From Shore to Shore
From Shore to Shore - Words, Music and Song from 17th Century England and Morocco
Alison Atkinson's play "Entertaining Morocco" tells how a group of English people, brought to Morocco as slaves, react to the strange new world they encounter.
This recording aims to complement this by mingling seventeenth century English music with traditional music from Morocco to to give a picture of the two cultures, showing their differences but also on occasion combining to show how the two worlds can meet and the elements that they have in common.
Perhaps the strongest link between the early English and Moroccan music may be seen in the musical instruments used. Of these, the lute is the most obvious example. Its very name shows its origin - the English word "lute" being taken directly from the Arabic "el ud". It was introduced to Europe by the Moors who occupied Spain, and remained popular for centuries.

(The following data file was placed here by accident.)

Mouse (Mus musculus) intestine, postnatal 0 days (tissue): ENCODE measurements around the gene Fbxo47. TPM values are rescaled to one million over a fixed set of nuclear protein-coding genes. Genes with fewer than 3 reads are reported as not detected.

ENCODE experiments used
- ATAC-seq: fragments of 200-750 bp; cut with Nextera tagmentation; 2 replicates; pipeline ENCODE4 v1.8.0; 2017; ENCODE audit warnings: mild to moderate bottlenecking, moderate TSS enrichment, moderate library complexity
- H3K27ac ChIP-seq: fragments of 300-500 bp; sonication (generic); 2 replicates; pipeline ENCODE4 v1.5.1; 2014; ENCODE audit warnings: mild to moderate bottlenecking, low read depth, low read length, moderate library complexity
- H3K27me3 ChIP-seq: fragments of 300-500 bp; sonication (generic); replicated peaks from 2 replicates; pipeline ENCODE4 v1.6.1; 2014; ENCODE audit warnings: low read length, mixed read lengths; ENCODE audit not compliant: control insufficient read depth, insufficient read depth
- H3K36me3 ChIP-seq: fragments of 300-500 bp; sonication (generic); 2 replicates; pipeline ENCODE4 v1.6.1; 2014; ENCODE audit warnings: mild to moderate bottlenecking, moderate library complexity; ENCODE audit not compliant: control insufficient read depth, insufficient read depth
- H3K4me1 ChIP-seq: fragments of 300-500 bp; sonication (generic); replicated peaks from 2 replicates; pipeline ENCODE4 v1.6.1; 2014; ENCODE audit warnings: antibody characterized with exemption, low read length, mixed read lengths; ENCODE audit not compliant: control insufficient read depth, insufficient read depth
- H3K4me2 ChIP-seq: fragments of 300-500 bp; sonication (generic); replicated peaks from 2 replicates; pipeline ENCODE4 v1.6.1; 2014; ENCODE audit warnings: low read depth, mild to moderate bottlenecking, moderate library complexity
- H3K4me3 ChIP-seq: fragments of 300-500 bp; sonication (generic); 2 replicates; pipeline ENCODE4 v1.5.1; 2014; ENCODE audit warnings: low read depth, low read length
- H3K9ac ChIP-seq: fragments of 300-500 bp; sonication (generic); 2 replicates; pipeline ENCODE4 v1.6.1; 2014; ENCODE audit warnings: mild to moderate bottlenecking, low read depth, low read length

The programme contains a number of devotional songs from both the Christian and Moslem religions with prayers in English, Latin and Arabic. A reading from the mystic poet Rumi is reflected to some extent in the words of Peter Philips' motet "O si quando videbo". Both show how the soul longs for God. Two of the songs (The Lord's Prayer/Call to Prayer and Never Weather-beaten Sail) are used in the play "Entertaining Morocco".
We have also included some dance music which European musicians of the time associated with the Moroccan people: "the Moor's dance", la morisque or la moresca, and a piece named "Argeers" (for Algeria). This is followed by an Andalusian dance played by both groups of musicians.